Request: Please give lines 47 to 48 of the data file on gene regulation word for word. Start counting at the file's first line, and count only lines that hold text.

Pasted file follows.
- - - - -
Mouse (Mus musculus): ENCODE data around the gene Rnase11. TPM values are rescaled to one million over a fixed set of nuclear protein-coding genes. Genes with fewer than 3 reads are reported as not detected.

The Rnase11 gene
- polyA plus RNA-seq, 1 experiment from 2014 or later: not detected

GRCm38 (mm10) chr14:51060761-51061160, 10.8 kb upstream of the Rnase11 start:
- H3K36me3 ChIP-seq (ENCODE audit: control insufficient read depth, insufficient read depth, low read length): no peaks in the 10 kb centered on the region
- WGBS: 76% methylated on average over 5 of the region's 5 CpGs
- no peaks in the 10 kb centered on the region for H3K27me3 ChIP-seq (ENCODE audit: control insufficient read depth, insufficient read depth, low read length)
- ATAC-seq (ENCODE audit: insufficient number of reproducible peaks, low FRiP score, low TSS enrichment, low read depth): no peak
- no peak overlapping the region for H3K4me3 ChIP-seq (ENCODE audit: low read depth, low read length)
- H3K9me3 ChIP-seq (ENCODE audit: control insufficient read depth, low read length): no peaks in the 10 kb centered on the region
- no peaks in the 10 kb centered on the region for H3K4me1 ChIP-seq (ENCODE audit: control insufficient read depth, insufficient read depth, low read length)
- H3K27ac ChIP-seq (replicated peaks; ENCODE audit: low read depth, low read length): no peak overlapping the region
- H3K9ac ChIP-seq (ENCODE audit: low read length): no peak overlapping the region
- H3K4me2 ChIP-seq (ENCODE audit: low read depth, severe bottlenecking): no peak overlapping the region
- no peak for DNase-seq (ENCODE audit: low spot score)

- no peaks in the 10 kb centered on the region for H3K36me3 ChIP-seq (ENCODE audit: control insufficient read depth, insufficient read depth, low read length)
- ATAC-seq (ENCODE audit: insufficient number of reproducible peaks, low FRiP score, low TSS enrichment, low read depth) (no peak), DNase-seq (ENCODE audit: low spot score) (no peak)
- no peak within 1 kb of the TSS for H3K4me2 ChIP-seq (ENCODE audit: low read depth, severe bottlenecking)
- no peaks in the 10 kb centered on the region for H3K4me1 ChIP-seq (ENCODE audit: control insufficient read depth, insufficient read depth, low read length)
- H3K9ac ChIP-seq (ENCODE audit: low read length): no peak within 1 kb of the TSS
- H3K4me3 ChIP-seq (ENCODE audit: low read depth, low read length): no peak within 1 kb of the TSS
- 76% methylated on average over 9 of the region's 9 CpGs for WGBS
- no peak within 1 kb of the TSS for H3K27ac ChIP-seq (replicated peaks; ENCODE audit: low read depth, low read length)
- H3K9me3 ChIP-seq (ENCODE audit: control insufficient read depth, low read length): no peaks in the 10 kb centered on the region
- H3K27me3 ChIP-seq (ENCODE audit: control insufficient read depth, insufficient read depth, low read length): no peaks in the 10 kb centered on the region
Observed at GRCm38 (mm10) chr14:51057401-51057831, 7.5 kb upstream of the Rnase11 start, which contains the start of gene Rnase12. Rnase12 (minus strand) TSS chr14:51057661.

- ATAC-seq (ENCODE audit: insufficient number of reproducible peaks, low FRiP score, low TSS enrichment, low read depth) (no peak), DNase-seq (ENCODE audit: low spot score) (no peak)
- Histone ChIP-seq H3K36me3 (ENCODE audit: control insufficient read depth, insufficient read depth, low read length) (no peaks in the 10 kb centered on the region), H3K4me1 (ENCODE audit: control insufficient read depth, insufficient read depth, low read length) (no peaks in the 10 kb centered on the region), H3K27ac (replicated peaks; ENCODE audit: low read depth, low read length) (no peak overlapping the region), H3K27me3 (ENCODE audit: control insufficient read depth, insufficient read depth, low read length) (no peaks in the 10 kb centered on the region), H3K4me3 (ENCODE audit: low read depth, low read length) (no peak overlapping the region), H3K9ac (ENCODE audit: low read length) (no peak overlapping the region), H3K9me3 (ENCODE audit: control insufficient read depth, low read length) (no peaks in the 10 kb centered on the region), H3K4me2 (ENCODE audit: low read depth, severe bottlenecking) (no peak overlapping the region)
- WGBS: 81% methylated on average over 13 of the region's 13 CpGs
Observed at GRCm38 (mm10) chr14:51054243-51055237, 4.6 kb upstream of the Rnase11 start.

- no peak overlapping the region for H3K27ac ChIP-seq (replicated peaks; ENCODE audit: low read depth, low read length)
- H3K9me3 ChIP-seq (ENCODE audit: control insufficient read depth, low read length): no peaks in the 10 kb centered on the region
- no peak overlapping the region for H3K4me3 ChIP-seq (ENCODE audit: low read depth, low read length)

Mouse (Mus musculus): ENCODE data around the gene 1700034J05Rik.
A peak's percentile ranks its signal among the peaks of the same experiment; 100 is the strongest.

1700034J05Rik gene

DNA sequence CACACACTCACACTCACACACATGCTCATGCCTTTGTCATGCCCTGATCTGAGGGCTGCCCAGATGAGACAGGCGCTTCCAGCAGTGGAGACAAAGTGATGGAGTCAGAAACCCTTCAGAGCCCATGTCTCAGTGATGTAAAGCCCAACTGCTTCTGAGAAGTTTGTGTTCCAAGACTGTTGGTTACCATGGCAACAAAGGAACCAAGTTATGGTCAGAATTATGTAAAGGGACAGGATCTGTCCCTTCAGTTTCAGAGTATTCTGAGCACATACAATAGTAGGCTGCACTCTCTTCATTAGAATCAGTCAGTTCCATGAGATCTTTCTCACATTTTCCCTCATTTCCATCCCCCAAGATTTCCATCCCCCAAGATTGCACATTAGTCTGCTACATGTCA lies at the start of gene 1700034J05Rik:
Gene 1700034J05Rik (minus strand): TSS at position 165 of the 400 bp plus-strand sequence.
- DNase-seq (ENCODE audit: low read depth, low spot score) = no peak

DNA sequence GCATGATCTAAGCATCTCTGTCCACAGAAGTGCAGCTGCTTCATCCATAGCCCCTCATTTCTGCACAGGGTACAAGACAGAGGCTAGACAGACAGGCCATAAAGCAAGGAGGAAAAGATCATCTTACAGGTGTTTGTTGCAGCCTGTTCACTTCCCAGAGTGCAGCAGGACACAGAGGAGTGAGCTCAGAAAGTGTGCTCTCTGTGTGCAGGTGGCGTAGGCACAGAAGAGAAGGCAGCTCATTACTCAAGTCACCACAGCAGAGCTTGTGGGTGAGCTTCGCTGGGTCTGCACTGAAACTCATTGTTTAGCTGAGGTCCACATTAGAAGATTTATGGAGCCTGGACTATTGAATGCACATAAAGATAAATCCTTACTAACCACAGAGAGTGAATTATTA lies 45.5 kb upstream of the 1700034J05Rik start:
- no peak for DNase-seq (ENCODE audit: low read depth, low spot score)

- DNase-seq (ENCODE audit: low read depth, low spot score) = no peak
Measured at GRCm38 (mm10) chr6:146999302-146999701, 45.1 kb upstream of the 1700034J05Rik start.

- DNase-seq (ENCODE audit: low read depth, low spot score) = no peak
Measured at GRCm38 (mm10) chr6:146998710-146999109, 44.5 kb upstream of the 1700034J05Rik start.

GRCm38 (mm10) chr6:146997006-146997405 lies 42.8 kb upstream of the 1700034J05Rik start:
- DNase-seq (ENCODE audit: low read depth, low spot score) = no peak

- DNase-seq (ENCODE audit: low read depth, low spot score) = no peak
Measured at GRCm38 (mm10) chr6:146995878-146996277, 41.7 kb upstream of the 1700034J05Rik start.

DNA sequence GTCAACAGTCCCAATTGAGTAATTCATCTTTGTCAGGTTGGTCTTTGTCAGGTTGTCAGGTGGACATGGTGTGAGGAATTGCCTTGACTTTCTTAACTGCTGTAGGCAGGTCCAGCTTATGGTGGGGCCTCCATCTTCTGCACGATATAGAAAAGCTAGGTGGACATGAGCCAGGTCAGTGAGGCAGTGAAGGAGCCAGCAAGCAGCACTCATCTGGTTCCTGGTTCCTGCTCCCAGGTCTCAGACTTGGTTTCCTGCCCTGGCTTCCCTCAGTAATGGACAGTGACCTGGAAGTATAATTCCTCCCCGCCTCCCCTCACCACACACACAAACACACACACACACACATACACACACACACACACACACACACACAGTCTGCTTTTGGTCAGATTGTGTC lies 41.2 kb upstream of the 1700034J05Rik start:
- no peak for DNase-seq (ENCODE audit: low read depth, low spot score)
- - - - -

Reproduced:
- DNase-seq (ENCODE audit: low read depth, low spot score) = no peak

- DNase-seq (ENCODE audit: low read depth, low spot score) = no peak